In 1876 this contract between the company and the city came under review. The committee on harbors found that the company had not moved the boatyard, general office, and repair and construction shops to Dubuque within four months of the signing of the contract and that the wharf boat of the company had not been kept open at nights and on Sundays for the use of the public to pass over to steamers of any other line. For these reasons, the council rescinded the contract. (10)
In 1878 the Diamond Jo Company spent about one hundred and fifty thousand dollars and located permanently at EAGLE POINT where the DIAMOND JO BOATYARD was established. Seventy-eight men were employed in January, 1880. (11) In that year, the company was the largest single employer in Dubuque. (12) With seventy-five men employed in the boatyard, the company paid wages from $800 to $1,000 per week. In addition, the purchase of material in Dubuque added an estimated $150,000 to the local economy. (13)
The boatyard built and repaired Reynolds's boats as well as those of other upper Mississippi operators. In an article published by the Dubuque Herald in January 1880, the reporter saw the following being repaired: (14)
Annie Girdon-------Knapp, Stout and Company Louisville---------Knapp, Stout and Company Helen Mar----------Knapp, Stout and Company Pete Wilson--------Knapp, Stout and Company L. W. Barden-------unknown owner Josie--------------unknown owner
Working together, the Diamond Jo Company built the upper portions of boats and the IOWA IRON WORKS constructed the iron and steel sections.
The financial difficulties of the rival Keokuk Northern Line Packet Company enabled the efficient Reynolds to expand. In 1879 Diamond Jo boats began offering St. Paul-St. Louis service, and when the Keokuk Northern went bankrupt in 1880, Reynolds turned from his previous freight business to the passenger trade. In the 1880s the most famous Diamond Jo vessels, such as the Mary Morton, were luxurious passenger boats. When the successor of the Keokuk Northern ceased operating in 1890, the Diamond Jo Line was the only remaining organized steamboat company between St. Louis and St. Paul. (15)
The Diamond Jo Line passed to his widow, and after her death on August 2, 1895, to a group headed by her brother, Jay. On February 3, 1911 the entire company was sold to the STRECKFUS STEAMBOAT LINE. (16) For $200,000 the Streckfus Company obtained the steamers St. Paul, Quincy, Dubuque and Sidney. In addition it received the wharves, warehouses and boatyards of the company. (17)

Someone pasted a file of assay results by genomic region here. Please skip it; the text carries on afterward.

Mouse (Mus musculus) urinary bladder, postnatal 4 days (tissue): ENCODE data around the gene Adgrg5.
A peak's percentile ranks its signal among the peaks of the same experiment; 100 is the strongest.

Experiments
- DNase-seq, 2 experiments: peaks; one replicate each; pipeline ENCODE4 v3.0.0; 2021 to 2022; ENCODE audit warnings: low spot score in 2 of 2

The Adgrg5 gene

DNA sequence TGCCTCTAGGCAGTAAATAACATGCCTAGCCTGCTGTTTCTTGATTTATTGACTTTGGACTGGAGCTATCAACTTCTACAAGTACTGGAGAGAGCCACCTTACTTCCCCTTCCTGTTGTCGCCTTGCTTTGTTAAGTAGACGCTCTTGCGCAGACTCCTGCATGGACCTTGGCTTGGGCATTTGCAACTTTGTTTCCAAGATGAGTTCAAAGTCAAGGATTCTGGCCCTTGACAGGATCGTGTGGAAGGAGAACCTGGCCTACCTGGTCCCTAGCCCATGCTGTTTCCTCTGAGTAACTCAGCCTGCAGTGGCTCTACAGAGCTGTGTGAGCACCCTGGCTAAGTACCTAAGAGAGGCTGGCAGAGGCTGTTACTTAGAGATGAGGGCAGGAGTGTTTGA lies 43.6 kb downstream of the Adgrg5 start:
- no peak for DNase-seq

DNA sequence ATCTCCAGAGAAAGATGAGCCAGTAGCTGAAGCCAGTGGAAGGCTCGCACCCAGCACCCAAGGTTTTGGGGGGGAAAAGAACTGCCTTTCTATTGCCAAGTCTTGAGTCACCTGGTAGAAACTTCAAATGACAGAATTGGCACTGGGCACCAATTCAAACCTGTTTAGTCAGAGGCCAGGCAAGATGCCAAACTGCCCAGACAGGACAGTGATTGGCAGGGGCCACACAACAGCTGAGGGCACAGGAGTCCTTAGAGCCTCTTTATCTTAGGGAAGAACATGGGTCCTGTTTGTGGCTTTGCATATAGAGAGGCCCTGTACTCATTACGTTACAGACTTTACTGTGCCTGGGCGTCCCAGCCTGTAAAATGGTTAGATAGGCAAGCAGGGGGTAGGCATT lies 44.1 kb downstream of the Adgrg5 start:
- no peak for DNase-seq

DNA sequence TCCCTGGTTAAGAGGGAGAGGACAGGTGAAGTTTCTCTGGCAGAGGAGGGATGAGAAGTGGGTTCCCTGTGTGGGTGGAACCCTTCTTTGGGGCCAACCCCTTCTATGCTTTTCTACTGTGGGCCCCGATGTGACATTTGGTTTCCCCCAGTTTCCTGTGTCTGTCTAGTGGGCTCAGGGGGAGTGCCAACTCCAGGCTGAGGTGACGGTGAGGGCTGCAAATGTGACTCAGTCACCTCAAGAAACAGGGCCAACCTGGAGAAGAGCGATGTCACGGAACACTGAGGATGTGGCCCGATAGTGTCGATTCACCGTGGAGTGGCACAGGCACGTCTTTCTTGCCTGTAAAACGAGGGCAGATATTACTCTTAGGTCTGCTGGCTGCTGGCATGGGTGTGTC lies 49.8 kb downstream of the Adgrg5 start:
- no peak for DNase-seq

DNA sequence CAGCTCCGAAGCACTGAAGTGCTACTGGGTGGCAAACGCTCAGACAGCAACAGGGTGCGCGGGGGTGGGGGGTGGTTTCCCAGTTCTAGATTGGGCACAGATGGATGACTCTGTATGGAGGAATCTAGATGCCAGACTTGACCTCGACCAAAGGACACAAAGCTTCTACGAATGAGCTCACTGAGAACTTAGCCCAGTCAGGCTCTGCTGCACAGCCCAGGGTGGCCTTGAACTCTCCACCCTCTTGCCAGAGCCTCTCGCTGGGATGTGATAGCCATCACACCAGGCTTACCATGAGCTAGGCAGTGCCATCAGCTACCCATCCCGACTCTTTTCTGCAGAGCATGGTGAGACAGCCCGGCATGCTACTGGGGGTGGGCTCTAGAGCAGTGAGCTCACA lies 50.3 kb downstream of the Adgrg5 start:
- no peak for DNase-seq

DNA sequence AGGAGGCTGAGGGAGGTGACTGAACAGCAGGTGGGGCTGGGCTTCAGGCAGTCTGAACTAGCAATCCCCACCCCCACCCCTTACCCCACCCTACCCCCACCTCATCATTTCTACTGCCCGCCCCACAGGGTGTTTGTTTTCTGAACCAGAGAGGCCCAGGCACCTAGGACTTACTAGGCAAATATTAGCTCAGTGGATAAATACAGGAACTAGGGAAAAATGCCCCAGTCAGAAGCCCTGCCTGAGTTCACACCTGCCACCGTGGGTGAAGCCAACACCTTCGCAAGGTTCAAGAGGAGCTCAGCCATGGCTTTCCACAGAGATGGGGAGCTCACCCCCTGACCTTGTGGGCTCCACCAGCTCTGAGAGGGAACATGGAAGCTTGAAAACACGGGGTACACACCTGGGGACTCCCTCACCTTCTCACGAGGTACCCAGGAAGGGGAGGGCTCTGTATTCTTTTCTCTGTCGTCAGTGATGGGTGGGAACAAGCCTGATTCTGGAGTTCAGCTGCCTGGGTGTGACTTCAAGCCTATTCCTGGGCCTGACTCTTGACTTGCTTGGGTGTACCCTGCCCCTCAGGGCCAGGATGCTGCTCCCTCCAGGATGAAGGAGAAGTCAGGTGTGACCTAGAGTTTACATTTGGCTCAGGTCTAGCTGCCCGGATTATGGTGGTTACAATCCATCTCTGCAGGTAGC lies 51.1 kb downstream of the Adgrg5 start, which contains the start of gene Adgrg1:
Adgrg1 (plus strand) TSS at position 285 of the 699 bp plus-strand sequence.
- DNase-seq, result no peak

Boats Constructed: (18)
1867, JOHN C. GAULT, propeller driven towboat.
186?9?, early spring?,-72, LADY PIKE
1869, July, Chartered STERLING to help with enormous work load.
1871, Chartered briefly, BANNOCK CITY
1873-81, IMPERIAL a powerful towboat
1. Hudson, David; Bergman, Marvin; Horton, Loren. The Biographical Dictionary of Iowa. Iowa City: University of Iowa Press, 2008
3. "Sale of Diamond Jo Line; $200,000," Dubuque Herald, February 12, 1911, p. 8
4. "Dubuque, A Boat Building Center," Telegraph Herald, August 21, 1910 Part II, p. 1
5. "Sale of Diamond Jo..."
7. Hudson, et al.
8. "To Be or Not to Be," Dubuque Herald, February 14, 1874, p. 4. Online: https://news.google.com/newspapers?nid=uh8FjILnQOkC&dat=18740214&printsec=frontpage&hl=en
9. "City Council," Dubuque Herald, February 21, 1874, p. 2
10. "Municipal," Dubuque Herald, May 5, 1876, p. 4. Online: https://news.google.com/newspapers?nid=uh8FjILnQOkC&dat=18760505&printsec=frontpage&hl=en
11. Oldt, Franklin. History of Dubuque County, Iowa. Chicago: Western Historical Company, 1880. Online: http://www.ebooksread.com/authors-eng/franklin-t-oldt/history-of-dubuque-county-iowa-being-a-general-survey-of-dubuque-county-histor-tdl/page-26-history-of-dubuque-county-iowa-being-a-general-survey-of-dubuque-county-histor-tdl.shtml
12. "Diamond Jo," Dubuque Herald, January 30, 1880, p. 5
15. Hudson et al.
16. "Diamond Jo Line Boats are Sold," Dubuque Herald, February 3, 1911
17. "Sale of Diamond Jo Line..."
18. Riverboat Dave's. "Riverboat Companies and Owners," Online: http://www.riverboatdaves.com/owners/d.html